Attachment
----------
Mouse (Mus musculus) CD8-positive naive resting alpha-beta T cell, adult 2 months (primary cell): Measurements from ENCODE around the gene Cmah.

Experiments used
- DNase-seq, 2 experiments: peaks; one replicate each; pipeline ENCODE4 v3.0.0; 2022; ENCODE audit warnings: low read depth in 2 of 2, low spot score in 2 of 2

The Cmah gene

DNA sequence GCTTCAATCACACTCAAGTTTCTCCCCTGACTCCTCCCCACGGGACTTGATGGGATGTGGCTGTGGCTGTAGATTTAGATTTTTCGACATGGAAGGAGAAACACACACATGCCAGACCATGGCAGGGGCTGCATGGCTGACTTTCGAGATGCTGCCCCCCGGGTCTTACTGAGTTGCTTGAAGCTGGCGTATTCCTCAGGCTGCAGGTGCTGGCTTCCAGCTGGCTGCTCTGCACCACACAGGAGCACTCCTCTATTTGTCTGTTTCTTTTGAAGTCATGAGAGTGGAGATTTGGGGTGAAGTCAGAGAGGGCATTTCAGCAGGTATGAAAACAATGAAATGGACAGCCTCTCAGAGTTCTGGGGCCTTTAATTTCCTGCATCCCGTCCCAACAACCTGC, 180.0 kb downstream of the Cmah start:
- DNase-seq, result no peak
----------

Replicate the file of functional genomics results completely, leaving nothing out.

Mouse (Mus musculus) CD8-positive naive resting alpha-beta T cell, adult 2 months (primary cell): Measurements from ENCODE around the gene Cmah.

Experiments used
- DNase-seq, 2 experiments: peaks; one replicate each; pipeline ENCODE4 v3.0.0; 2022; ENCODE audit warnings: low read depth in 2 of 2, low spot score in 2 of 2

The Cmah gene

DNA sequence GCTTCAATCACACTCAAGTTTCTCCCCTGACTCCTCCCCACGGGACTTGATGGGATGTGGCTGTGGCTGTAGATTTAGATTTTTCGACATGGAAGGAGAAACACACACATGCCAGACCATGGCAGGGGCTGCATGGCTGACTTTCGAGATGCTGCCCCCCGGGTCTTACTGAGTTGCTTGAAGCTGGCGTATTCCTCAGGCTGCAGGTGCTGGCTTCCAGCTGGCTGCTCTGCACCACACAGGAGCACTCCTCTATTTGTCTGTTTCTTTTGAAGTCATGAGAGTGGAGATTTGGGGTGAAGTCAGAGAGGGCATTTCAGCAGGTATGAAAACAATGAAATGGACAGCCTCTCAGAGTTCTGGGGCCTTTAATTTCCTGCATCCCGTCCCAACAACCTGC, 180.0 kb downstream of the Cmah start:
- DNase-seq, result no peak